GT tends not to have a “music issue,” per se, because we cover so much music every week. But if we did have one, this would probably be it. The funny thing is that we didn’t stuff so much music coverage into this issue because we were trying to make some grand statement, or because we were keeping to a theme. There was just so much happening this week, we didn’t know what else to do.
First, there’s Cat Johnson’s in-depth look at why, as it celebrates its 40th anniversary, Santa Cruz Guitar Company is producing some of the best instruments in the world. After spending some time with company founder Richard Hoover, you probably won’t look at a guitar—or maybe even just wood in general—the same way again.
This weekend is also the Santa Cruz Mountain Sol festival up in Felton, and I interviewed Sheila E., who performs Sunday, to mark the occasion. Known not only for her solo hits but also for her collaboration with Prince, she’s just released a tribute to him that’s extremely moving. With her up at Mountain Sol Saturday and Sunday will be George Clinton with Parliament Funkadelic, Edward Sharpe and the Magnetic Zeros and a lot more.
Also featured in this issue are locals punkers SA90, Americana favorite Wayne Hancock, Sharon Jones & the Dap-Kings, and a local tribute to the late Guy Clark at Kuumbwa that should be a knockout. See you next “music issue”—that is to say, next week.
STEVE PALOPOLI | EDITOR-IN-CHIEF
Letters to the Editor
Re: “Is Prop. 47 Broken?” (GT, 8/24): I read Prop. 47 before I voted “No.” I’m in favor of releasing those incarcerated for victimless crimes (such as drug use, prostitution, etc.), which this proposition falsely hinted at addressing. I realized immediately the destruction to victim’s lives that would be caused by including petty thieves. Being a victim of these crimes myself in the San Lorenzo Valley, the resulting negative consequences to theft are: a feeling of personal assault, the inability to practice a trade without the necessary tool, the cost of replacing the items, and the impossibility of replacing personal items such as pictures, heirlooms, and no-longer-made knick knacks. Not to mention the raising of the grand theft denomination to $1,000, which isn’t petty theft to a poor person. Petty thieves were already being released between one to six months—barely a slap on the wrist. They would shrug it off as the cost of doing illegal business, and be back to their old ways as soon as they were released. Is it any wonder that they don’t worry about being caught at all under this Prop. 47 change? It leaves no incentive at all to grow a conscience to become a better person and member of society.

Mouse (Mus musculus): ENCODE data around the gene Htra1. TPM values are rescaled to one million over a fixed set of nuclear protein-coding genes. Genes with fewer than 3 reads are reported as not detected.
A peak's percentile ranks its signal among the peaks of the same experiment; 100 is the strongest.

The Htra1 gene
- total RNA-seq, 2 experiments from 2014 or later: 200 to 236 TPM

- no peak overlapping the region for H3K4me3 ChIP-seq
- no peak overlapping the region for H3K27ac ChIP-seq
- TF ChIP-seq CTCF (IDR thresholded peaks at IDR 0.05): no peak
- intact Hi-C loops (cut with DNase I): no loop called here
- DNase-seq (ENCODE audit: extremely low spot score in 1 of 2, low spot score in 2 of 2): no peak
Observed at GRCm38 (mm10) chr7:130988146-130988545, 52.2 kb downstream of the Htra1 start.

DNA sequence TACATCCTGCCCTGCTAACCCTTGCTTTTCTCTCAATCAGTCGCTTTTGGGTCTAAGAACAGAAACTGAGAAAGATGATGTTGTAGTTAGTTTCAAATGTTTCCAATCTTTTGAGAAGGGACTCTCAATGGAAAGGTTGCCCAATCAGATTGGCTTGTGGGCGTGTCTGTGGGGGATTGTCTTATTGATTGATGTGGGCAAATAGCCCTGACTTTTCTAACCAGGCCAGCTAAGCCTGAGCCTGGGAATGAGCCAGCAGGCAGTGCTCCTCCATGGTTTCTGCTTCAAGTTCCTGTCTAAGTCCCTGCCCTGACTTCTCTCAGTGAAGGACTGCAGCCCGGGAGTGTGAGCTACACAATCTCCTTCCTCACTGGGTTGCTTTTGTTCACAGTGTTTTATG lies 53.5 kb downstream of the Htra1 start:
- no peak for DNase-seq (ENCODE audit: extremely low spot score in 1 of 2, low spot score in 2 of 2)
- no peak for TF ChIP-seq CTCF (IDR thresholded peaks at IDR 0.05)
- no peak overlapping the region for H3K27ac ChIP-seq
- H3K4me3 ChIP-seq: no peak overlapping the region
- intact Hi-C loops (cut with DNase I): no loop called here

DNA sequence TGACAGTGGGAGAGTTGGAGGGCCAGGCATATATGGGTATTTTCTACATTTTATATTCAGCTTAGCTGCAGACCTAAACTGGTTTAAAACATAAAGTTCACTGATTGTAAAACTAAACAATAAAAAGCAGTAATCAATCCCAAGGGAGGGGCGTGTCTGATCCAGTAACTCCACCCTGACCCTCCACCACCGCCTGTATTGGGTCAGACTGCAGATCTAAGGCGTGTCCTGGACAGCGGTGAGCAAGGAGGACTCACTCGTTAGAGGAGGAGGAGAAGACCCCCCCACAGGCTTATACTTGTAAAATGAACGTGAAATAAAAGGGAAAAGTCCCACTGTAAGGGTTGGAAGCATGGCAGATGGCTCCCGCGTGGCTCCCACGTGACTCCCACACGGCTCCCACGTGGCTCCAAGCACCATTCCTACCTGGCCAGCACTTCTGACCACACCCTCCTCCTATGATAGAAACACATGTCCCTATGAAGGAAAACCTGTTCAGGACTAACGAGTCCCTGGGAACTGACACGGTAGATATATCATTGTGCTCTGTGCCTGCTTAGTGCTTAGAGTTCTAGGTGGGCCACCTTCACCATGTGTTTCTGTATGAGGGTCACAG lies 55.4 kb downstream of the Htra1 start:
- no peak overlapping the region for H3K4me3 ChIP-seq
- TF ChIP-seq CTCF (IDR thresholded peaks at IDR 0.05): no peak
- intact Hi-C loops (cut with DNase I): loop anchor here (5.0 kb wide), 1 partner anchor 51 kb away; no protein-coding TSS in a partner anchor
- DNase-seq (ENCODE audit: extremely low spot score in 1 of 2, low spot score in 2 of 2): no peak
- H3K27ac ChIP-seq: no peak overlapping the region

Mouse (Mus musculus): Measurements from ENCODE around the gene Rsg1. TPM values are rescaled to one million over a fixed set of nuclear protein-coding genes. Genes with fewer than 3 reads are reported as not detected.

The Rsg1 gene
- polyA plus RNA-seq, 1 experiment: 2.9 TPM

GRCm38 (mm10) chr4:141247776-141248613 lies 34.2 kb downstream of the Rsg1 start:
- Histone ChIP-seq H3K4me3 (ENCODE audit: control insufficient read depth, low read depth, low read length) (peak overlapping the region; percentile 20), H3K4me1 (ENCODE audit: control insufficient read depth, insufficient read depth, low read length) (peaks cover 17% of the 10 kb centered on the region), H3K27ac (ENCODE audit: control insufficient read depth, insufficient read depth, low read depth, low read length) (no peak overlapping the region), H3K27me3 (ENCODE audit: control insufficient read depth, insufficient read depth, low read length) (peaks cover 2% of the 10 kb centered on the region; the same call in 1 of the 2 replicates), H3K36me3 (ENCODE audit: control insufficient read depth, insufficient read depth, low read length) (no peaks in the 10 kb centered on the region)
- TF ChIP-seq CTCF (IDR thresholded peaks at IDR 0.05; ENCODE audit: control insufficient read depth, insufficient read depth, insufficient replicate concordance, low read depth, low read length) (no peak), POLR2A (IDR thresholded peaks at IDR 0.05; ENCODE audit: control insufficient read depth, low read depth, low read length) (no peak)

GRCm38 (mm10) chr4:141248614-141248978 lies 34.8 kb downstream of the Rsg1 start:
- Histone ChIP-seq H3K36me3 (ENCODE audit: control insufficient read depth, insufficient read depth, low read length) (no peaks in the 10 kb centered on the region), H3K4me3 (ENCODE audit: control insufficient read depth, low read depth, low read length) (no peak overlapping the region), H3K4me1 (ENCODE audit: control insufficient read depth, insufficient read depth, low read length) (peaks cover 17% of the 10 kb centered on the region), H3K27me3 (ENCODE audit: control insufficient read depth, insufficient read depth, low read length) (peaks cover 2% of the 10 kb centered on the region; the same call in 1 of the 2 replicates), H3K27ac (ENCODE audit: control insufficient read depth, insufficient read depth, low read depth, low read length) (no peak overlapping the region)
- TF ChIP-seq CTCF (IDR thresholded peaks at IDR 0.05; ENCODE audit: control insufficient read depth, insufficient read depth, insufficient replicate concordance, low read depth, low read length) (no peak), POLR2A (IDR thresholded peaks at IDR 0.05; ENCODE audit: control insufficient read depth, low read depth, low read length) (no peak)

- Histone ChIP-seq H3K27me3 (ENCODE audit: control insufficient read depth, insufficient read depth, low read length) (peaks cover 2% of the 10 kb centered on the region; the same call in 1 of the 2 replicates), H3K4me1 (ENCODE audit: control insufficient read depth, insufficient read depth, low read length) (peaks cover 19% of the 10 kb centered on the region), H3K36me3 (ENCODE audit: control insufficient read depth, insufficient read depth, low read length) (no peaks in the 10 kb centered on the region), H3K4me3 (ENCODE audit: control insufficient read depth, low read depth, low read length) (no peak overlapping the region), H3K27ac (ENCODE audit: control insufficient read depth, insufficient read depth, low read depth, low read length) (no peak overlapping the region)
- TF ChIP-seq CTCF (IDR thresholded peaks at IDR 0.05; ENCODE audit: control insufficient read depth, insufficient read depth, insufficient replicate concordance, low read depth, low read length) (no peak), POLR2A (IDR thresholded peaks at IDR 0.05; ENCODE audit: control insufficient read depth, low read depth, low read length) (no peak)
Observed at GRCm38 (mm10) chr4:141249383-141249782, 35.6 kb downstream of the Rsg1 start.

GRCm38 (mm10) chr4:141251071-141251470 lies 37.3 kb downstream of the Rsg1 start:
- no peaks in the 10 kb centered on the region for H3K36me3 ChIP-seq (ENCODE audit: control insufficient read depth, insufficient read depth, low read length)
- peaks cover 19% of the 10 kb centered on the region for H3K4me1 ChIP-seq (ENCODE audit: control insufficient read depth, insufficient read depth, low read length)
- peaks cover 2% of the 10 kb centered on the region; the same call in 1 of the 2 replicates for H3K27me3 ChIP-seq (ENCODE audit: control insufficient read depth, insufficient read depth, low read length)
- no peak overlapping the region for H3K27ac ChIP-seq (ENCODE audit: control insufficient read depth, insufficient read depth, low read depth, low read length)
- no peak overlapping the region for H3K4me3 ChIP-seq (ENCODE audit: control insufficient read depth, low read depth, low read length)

Just finished the olallieberries article (GT, 8/31). So, the bottom line is external market forces forced the berry’s demise, not climate change. Just trying to “keep it real” as Randy Jackson used to say on American Idol.
Let’s not go haywire thinking any warming trend is man-caused.
Wine grape grower | Corralitos
Re: Rail Trail
I agree with a lot of what Trail Now and their supporters are saying regarding the rail trail. There is, however, one small point to consider: Our transportation infrastructure in the county consists primarily of Highway 1, and is very centered around individual car ownership. The bad news is that climate change (caused in large part by cheap energy and cars) is here, and oil prices are likely to rocket up in the near future. The current price of oil is bizarrely low, and it will not stay like this. If we put all of our eggs in one basket (cars and highways), we may soon be really screwed. No, electric cars will not save us (they require too much energy to make and charge). For this reason, we need an alternative such as a train service running from one end of the county to the other—and more public transportation in general. Kudos to Trail Now for raising issues with the current plan. None of these issues are insurmountable, so let’s support a rail option because our transition to a fossil-free future will likely be made a whole lot easier with this infrastructure in place.
Re: METRO Cuts
The Santa Cruz Bus Rider’s Association arose to defend our public transportation. The old guard is working to protect the old economy by directing public into private companies, giving to cronies, and funneling our resources into their concerns and away from the base of the people.
— Elise Casby, Founder, SCBRA